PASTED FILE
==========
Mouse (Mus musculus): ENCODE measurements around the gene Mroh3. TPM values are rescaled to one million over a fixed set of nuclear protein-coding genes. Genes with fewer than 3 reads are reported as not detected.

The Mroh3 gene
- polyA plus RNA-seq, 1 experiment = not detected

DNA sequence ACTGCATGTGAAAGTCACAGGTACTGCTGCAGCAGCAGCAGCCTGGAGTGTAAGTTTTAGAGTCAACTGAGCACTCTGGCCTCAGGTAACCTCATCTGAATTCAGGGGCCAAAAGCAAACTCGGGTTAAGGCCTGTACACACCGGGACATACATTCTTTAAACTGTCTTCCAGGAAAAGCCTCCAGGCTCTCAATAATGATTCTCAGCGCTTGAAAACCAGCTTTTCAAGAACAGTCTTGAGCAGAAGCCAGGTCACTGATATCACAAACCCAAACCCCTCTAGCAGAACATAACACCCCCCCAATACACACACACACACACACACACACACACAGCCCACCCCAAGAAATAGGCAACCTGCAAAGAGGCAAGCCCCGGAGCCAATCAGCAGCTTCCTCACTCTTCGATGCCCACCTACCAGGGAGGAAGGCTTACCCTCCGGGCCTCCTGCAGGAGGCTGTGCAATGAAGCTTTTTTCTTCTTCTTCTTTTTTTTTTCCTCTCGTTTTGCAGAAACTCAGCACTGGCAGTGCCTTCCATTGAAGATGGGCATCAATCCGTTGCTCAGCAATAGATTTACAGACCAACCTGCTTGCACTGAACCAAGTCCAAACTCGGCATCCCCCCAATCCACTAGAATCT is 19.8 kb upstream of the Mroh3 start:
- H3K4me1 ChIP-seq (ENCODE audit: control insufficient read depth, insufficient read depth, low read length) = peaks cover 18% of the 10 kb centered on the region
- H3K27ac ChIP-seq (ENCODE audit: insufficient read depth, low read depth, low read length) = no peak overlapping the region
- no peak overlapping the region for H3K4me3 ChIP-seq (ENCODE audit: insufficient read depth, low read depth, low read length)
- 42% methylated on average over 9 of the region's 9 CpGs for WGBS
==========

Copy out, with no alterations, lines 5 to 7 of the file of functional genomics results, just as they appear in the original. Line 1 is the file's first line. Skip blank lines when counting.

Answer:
- H3K4me1 ChIP-seq (ENCODE audit: control insufficient read depth, insufficient read depth, low read length) = peaks cover 18% of the 10 kb centered on the region
- H3K27ac ChIP-seq (ENCODE audit: insufficient read depth, low read depth, low read length) = no peak overlapping the region
- no peak overlapping the region for H3K4me3 ChIP-seq (ENCODE audit: insufficient read depth, low read depth, low read length)